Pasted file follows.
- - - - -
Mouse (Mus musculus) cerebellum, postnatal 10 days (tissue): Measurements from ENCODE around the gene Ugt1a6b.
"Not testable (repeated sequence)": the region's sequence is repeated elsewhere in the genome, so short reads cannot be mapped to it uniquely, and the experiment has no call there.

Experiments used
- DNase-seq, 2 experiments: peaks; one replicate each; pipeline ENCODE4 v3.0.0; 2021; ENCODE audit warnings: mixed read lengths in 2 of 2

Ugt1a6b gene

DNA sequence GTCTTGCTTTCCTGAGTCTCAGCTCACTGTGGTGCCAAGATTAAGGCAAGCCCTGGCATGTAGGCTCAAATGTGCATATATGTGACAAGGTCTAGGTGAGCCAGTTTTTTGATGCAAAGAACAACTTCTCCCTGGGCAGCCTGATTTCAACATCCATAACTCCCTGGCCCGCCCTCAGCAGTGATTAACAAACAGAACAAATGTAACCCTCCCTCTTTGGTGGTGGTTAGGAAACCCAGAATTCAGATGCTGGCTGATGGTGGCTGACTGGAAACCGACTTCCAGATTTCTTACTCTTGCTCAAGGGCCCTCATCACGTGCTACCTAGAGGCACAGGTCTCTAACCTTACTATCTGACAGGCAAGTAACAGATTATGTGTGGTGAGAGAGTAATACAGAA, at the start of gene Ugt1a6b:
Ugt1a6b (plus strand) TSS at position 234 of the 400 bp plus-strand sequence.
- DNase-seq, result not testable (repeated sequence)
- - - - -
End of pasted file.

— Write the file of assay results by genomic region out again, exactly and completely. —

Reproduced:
Mouse (Mus musculus) cerebellum, postnatal 10 days (tissue): Measurements from ENCODE around the gene Ugt1a6b.
"Not testable (repeated sequence)": the region's sequence is repeated elsewhere in the genome, so short reads cannot be mapped to it uniquely, and the experiment has no call there.

Experiments used
- DNase-seq, 2 experiments: peaks; one replicate each; pipeline ENCODE4 v3.0.0; 2021; ENCODE audit warnings: mixed read lengths in 2 of 2

Ugt1a6b gene

DNA sequence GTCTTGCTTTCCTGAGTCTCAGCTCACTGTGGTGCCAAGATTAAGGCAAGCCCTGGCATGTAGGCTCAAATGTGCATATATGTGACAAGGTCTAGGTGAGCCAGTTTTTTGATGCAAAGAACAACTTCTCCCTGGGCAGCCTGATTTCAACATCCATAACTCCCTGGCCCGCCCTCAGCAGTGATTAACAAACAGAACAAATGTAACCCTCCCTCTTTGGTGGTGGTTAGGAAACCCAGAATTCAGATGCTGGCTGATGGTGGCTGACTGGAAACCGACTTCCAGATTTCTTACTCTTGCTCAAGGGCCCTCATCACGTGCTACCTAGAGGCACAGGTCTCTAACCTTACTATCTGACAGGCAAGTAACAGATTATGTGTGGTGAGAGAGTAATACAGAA, at the start of gene Ugt1a6b:
Ugt1a6b (plus strand) TSS at position 234 of the 400 bp plus-strand sequence.
- DNase-seq, result not testable (repeated sequence)